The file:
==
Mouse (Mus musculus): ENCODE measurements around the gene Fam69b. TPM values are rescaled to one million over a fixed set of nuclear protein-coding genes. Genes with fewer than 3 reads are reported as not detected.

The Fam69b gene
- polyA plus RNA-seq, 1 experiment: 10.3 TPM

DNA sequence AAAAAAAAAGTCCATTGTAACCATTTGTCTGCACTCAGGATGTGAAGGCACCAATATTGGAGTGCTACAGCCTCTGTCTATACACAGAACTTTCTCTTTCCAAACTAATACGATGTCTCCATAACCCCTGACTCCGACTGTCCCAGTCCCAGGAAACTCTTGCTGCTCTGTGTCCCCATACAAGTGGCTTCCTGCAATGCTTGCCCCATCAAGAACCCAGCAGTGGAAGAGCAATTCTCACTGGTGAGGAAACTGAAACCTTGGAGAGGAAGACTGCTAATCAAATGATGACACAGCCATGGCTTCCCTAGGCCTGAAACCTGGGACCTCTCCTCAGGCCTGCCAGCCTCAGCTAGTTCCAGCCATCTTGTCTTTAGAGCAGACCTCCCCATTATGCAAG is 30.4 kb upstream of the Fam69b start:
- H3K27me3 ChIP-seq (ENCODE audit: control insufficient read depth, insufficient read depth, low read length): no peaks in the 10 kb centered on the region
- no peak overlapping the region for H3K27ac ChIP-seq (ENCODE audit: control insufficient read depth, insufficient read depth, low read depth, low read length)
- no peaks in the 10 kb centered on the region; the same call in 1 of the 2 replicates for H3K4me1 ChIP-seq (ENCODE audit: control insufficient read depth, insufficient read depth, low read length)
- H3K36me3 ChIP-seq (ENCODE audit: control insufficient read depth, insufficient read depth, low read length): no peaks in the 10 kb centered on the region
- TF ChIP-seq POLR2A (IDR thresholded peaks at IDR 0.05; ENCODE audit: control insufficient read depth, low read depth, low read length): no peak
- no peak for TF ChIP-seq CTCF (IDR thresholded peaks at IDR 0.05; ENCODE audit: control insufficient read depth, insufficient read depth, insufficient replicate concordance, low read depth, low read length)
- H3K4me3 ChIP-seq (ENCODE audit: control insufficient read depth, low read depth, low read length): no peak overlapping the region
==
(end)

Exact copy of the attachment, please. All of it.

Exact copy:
Mouse (Mus musculus): ENCODE measurements around the gene Fam69b. TPM values are rescaled to one million over a fixed set of nuclear protein-coding genes. Genes with fewer than 3 reads are reported as not detected.

The Fam69b gene
- polyA plus RNA-seq, 1 experiment: 10.3 TPM

DNA sequence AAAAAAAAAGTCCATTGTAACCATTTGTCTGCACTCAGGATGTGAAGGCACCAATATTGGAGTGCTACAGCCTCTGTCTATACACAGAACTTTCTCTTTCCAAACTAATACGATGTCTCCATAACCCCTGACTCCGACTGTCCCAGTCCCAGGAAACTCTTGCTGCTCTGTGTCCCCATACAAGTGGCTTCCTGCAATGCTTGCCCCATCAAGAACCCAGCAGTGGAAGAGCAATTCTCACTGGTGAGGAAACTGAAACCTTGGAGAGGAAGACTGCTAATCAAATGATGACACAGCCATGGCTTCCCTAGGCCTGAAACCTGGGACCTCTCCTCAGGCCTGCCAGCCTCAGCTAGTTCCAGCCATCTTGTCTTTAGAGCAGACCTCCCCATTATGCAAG is 30.4 kb upstream of the Fam69b start:
- H3K27me3 ChIP-seq (ENCODE audit: control insufficient read depth, insufficient read depth, low read length): no peaks in the 10 kb centered on the region
- no peak overlapping the region for H3K27ac ChIP-seq (ENCODE audit: control insufficient read depth, insufficient read depth, low read depth, low read length)
- no peaks in the 10 kb centered on the region; the same call in 1 of the 2 replicates for H3K4me1 ChIP-seq (ENCODE audit: control insufficient read depth, insufficient read depth, low read length)
- H3K36me3 ChIP-seq (ENCODE audit: control insufficient read depth, insufficient read depth, low read length): no peaks in the 10 kb centered on the region
- TF ChIP-seq POLR2A (IDR thresholded peaks at IDR 0.05; ENCODE audit: control insufficient read depth, low read depth, low read length): no peak
- no peak for TF ChIP-seq CTCF (IDR thresholded peaks at IDR 0.05; ENCODE audit: control insufficient read depth, insufficient read depth, insufficient replicate concordance, low read depth, low read length)
- H3K4me3 ChIP-seq (ENCODE audit: control insufficient read depth, low read depth, low read length): no peak overlapping the region